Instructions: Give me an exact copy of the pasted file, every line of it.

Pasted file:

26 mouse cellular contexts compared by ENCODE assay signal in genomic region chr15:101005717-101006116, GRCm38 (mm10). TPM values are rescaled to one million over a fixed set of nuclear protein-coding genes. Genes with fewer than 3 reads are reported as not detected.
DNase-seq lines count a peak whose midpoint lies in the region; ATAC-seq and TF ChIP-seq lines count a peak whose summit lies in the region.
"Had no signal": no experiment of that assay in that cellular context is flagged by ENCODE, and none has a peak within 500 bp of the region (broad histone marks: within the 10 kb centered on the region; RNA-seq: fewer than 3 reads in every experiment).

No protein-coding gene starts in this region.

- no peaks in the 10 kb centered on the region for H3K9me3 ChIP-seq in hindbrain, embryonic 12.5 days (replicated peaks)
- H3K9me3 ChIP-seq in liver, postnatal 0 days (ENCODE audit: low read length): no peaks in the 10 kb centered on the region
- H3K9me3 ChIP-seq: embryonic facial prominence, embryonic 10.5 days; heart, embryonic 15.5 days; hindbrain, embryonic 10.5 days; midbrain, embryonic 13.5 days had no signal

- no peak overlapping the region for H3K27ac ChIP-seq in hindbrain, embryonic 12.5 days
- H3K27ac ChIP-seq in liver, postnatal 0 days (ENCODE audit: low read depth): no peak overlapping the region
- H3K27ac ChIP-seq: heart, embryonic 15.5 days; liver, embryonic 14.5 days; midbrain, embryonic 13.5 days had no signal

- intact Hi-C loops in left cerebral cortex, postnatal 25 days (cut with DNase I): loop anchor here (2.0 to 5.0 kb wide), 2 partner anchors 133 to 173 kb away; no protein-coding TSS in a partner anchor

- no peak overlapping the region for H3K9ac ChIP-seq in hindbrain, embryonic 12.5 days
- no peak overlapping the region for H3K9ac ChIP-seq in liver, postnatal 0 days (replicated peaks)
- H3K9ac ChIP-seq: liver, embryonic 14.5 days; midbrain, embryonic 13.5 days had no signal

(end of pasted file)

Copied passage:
26 mouse cellular contexts compared by ENCODE assay signal in genomic region chr15:101005717-101006116, GRCm38 (mm10). TPM values are rescaled to one million over a fixed set of nuclear protein-coding genes. Genes with fewer than 3 reads are reported as not detected.
DNase-seq lines count a peak whose midpoint lies in the region; ATAC-seq and TF ChIP-seq lines count a peak whose summit lies in the region.
"Had no signal": no experiment of that assay in that cellular context is flagged by ENCODE, and none has a peak within 500 bp of the region (broad histone marks: within the 10 kb centered on the region; RNA-seq: fewer than 3 reads in every experiment).

No protein-coding gene starts in this region.

- no peaks in the 10 kb centered on the region for H3K9me3 ChIP-seq in hindbrain, embryonic 12.5 days (replicated peaks)
- H3K9me3 ChIP-seq in liver, postnatal 0 days (ENCODE audit: low read length): no peaks in the 10 kb centered on the region
- H3K9me3 ChIP-seq: embryonic facial prominence, embryonic 10.5 days; heart, embryonic 15.5 days; hindbrain, embryonic 10.5 days; midbrain, embryonic 13.5 days had no signal

- no peak overlapping the region for H3K27ac ChIP-seq in hindbrain, embryonic 12.5 days
- H3K27ac ChIP-seq in liver, postnatal 0 days (ENCODE audit: low read depth): no peak overlapping the region
- H3K27ac ChIP-seq: heart, embryonic 15.5 days; liver, embryonic 14.5 days; midbrain, embryonic 13.5 days had no signal

- intact Hi-C loops in left cerebral cortex, postnatal 25 days (cut with DNase I): loop anchor here (2.0 to 5.0 kb wide), 2 partner anchors 133 to 173 kb away; no protein-coding TSS in a partner anchor

- no peak overlapping the region for H3K9ac ChIP-seq in hindbrain, embryonic 12.5 days
- no peak overlapping the region for H3K9ac ChIP-seq in liver, postnatal 0 days (replicated peaks)
- H3K9ac ChIP-seq: liver, embryonic 14.5 days; midbrain, embryonic 13.5 days had no signal